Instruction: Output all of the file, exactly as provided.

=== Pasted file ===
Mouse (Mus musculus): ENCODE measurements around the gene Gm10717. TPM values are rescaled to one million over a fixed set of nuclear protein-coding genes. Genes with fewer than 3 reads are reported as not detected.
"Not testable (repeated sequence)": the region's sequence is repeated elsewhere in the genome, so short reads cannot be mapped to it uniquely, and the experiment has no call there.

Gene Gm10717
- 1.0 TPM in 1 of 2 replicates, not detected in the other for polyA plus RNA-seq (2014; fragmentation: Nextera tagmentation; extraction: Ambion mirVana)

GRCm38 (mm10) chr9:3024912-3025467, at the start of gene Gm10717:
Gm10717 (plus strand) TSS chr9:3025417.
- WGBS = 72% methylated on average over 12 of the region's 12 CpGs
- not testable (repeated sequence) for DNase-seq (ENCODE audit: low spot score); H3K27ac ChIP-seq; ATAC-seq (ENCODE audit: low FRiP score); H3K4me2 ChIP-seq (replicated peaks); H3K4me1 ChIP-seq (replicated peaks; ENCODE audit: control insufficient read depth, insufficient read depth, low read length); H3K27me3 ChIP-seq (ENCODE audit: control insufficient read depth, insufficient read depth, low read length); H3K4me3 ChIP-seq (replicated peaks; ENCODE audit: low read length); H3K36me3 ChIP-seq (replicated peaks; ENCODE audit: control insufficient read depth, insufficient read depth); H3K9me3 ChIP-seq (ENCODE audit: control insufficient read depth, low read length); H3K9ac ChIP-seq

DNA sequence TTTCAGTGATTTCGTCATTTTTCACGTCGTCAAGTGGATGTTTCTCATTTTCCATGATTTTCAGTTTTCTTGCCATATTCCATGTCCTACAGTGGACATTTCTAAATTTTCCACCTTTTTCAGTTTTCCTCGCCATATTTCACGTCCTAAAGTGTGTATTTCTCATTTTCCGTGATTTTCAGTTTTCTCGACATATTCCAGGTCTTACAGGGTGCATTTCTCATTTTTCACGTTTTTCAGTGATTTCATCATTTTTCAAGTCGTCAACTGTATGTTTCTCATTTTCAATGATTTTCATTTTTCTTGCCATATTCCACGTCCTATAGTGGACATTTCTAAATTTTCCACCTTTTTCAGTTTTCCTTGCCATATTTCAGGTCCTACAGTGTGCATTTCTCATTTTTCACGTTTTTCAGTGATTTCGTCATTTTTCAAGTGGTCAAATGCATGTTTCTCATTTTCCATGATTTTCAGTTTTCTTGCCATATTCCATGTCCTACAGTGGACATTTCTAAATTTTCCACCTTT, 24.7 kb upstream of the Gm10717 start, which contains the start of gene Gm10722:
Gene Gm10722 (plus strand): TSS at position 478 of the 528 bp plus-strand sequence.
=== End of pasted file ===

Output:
Mouse (Mus musculus): ENCODE measurements around the gene Gm10717. TPM values are rescaled to one million over a fixed set of nuclear protein-coding genes. Genes with fewer than 3 reads are reported as not detected.
"Not testable (repeated sequence)": the region's sequence is repeated elsewhere in the genome, so short reads cannot be mapped to it uniquely, and the experiment has no call there.

Gene Gm10717
- 1.0 TPM in 1 of 2 replicates, not detected in the other for polyA plus RNA-seq (2014; fragmentation: Nextera tagmentation; extraction: Ambion mirVana)

GRCm38 (mm10) chr9:3024912-3025467, at the start of gene Gm10717:
Gm10717 (plus strand) TSS chr9:3025417.
- WGBS = 72% methylated on average over 12 of the region's 12 CpGs
- not testable (repeated sequence) for DNase-seq (ENCODE audit: low spot score); H3K27ac ChIP-seq; ATAC-seq (ENCODE audit: low FRiP score); H3K4me2 ChIP-seq (replicated peaks); H3K4me1 ChIP-seq (replicated peaks; ENCODE audit: control insufficient read depth, insufficient read depth, low read length); H3K27me3 ChIP-seq (ENCODE audit: control insufficient read depth, insufficient read depth, low read length); H3K4me3 ChIP-seq (replicated peaks; ENCODE audit: low read length); H3K36me3 ChIP-seq (replicated peaks; ENCODE audit: control insufficient read depth, insufficient read depth); H3K9me3 ChIP-seq (ENCODE audit: control insufficient read depth, low read length); H3K9ac ChIP-seq

DNA sequence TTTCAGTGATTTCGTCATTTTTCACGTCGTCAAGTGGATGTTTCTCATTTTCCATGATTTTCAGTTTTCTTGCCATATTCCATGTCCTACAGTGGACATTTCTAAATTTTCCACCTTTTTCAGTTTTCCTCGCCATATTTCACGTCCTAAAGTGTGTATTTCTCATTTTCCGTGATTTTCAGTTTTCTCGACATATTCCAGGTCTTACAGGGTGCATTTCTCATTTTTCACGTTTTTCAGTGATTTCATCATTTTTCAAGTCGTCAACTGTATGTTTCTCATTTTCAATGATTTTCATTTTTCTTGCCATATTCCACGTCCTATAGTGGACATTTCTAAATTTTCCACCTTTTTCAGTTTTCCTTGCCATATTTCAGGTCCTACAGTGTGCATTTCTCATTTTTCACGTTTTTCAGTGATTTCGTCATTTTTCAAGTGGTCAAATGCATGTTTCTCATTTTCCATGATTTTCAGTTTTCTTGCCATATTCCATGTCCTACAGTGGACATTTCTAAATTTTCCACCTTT, 24.7 kb upstream of the Gm10717 start, which contains the start of gene Gm10722:
Gene Gm10722 (plus strand): TSS at position 478 of the 528 bp plus-strand sequence.